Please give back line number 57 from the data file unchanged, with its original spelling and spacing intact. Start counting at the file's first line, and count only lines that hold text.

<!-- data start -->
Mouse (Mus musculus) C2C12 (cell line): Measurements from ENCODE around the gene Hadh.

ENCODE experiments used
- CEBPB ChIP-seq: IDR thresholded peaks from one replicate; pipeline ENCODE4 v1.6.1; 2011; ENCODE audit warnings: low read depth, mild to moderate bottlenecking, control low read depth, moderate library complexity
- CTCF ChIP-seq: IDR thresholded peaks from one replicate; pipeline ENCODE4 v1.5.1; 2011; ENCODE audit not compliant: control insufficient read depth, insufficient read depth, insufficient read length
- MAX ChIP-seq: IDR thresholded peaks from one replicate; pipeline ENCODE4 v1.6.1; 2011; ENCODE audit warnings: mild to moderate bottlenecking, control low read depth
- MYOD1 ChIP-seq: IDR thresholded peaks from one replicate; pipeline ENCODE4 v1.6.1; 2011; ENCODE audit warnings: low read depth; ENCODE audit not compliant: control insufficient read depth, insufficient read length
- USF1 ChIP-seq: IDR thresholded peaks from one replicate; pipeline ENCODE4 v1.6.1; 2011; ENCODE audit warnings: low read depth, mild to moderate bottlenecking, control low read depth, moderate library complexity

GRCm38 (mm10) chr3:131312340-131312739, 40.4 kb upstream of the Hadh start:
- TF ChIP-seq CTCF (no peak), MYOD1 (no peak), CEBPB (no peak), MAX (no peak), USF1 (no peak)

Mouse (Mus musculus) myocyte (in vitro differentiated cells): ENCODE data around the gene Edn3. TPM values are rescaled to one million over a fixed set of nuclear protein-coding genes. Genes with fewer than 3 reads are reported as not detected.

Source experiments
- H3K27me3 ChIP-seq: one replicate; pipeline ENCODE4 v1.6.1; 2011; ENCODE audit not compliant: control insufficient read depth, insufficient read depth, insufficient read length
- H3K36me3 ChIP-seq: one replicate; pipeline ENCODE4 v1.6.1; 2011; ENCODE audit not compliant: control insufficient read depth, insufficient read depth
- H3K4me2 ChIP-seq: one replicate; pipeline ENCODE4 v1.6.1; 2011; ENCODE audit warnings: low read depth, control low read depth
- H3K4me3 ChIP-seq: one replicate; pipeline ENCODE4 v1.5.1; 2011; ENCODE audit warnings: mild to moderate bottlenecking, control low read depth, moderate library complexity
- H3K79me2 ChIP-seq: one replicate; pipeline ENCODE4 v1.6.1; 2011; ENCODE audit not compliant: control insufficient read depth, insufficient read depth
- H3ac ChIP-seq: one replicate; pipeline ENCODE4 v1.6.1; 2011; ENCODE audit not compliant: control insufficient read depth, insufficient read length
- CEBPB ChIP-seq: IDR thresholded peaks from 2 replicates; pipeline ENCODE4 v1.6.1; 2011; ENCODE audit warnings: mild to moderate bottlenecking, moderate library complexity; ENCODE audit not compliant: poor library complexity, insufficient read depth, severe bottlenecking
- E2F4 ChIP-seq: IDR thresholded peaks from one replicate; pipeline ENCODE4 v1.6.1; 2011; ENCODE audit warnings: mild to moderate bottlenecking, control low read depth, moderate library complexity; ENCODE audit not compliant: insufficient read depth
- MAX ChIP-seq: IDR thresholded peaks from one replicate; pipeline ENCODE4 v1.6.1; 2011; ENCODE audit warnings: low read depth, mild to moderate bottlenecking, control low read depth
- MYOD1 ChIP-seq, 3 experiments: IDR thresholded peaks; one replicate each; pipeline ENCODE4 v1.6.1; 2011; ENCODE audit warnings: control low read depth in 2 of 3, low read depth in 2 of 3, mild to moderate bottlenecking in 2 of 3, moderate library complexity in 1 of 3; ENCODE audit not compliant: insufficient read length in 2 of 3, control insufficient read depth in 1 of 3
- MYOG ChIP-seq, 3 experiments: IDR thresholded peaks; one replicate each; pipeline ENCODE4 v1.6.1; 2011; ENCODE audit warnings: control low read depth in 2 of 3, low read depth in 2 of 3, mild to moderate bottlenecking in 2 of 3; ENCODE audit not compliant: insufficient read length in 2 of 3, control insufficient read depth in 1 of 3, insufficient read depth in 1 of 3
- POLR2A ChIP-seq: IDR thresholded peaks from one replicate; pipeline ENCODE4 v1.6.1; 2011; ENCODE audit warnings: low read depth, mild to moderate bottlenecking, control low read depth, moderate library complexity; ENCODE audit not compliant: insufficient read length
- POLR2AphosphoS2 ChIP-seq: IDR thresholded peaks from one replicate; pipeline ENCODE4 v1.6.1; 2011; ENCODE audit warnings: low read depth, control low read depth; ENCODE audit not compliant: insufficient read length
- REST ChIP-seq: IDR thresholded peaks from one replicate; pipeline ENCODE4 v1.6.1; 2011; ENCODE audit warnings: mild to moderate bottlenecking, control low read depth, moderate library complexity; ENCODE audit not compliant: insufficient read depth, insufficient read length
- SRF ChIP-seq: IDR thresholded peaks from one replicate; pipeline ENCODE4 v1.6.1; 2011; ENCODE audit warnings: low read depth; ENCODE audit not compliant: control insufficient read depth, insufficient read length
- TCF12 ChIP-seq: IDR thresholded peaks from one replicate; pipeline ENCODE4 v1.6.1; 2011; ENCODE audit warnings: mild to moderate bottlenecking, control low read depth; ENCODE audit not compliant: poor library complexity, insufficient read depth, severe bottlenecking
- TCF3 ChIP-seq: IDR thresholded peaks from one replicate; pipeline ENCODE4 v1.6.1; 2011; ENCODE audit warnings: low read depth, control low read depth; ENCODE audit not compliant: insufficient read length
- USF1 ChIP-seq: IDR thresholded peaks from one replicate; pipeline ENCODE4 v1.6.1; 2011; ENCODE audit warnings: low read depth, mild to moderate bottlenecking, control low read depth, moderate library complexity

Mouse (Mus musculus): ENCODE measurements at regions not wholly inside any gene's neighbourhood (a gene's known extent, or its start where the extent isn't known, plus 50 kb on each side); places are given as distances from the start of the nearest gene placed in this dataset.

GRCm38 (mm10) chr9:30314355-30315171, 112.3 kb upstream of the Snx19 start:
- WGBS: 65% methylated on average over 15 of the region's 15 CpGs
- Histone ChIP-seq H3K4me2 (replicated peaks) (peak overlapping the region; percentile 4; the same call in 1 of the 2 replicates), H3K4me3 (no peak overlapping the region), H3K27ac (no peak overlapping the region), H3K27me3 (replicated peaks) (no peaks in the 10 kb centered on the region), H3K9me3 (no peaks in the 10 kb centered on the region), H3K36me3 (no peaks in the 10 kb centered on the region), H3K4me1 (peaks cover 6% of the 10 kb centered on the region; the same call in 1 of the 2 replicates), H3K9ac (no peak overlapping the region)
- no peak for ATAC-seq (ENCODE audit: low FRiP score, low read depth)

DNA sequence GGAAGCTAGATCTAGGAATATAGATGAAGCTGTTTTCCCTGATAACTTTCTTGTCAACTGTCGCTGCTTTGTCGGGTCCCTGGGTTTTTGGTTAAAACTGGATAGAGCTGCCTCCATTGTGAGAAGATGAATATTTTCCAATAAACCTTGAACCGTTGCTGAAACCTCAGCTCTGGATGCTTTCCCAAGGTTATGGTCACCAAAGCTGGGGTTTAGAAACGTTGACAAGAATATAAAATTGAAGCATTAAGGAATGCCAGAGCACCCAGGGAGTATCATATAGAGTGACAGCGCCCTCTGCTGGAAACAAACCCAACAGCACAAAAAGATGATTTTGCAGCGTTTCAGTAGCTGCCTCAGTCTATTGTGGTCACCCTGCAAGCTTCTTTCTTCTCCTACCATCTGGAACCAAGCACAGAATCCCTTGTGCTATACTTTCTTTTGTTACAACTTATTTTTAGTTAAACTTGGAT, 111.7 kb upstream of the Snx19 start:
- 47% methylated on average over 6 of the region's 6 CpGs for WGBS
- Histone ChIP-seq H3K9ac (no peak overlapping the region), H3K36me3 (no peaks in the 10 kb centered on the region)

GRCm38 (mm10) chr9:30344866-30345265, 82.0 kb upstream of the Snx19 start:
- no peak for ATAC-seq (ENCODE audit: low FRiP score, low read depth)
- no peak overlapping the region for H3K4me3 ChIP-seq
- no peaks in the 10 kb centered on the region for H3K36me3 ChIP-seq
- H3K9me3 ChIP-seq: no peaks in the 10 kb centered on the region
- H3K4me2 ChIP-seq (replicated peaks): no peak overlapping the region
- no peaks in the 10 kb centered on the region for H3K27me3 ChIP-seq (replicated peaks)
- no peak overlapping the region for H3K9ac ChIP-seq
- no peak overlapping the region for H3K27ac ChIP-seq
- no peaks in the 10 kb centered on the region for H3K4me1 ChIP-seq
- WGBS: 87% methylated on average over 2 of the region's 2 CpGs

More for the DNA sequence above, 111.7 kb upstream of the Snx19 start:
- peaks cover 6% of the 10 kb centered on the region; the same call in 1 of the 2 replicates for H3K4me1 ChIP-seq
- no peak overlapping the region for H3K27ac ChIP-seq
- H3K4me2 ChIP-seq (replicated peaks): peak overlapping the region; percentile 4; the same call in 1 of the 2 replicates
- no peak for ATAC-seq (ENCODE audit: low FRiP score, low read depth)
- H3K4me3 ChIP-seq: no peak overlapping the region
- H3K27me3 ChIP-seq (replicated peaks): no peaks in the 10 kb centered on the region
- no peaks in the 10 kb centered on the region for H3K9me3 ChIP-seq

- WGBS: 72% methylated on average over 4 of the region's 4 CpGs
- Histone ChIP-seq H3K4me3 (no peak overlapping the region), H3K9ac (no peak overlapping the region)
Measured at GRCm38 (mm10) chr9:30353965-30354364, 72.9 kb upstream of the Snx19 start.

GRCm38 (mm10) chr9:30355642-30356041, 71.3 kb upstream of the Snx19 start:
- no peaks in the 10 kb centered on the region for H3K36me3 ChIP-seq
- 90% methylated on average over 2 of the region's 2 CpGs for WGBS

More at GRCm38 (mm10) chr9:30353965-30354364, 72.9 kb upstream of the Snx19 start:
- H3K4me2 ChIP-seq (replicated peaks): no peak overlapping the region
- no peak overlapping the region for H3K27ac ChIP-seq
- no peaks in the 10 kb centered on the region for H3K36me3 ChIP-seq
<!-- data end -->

- WGBS: 72% methylated on average over 4 of the region's 4 CpGs